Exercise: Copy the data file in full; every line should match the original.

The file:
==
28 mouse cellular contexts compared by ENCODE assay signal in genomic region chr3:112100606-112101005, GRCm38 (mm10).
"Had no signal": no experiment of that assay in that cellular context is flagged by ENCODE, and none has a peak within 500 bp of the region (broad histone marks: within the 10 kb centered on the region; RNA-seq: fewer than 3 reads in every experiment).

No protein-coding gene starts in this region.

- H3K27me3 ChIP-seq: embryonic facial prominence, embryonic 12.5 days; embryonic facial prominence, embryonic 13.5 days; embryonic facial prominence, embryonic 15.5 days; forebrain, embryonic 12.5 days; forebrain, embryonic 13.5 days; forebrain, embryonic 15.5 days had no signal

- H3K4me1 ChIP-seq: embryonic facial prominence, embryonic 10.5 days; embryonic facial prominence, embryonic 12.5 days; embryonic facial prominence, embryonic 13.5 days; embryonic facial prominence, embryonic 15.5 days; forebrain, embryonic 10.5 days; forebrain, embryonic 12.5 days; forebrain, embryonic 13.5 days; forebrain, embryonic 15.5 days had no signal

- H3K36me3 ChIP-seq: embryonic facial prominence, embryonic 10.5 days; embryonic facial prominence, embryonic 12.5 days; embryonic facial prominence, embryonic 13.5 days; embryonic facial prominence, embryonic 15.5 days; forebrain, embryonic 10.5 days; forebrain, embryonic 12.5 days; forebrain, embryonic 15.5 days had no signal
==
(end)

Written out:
28 mouse cellular contexts compared by ENCODE assay signal in genomic region chr3:112100606-112101005, GRCm38 (mm10).
"Had no signal": no experiment of that assay in that cellular context is flagged by ENCODE, and none has a peak within 500 bp of the region (broad histone marks: within the 10 kb centered on the region; RNA-seq: fewer than 3 reads in every experiment).

No protein-coding gene starts in this region.

- H3K27me3 ChIP-seq: embryonic facial prominence, embryonic 12.5 days; embryonic facial prominence, embryonic 13.5 days; embryonic facial prominence, embryonic 15.5 days; forebrain, embryonic 12.5 days; forebrain, embryonic 13.5 days; forebrain, embryonic 15.5 days had no signal

- H3K4me1 ChIP-seq: embryonic facial prominence, embryonic 10.5 days; embryonic facial prominence, embryonic 12.5 days; embryonic facial prominence, embryonic 13.5 days; embryonic facial prominence, embryonic 15.5 days; forebrain, embryonic 10.5 days; forebrain, embryonic 12.5 days; forebrain, embryonic 13.5 days; forebrain, embryonic 15.5 days had no signal

- H3K36me3 ChIP-seq: embryonic facial prominence, embryonic 10.5 days; embryonic facial prominence, embryonic 12.5 days; embryonic facial prominence, embryonic 13.5 days; embryonic facial prominence, embryonic 15.5 days; forebrain, embryonic 10.5 days; forebrain, embryonic 12.5 days; forebrain, embryonic 15.5 days had no signal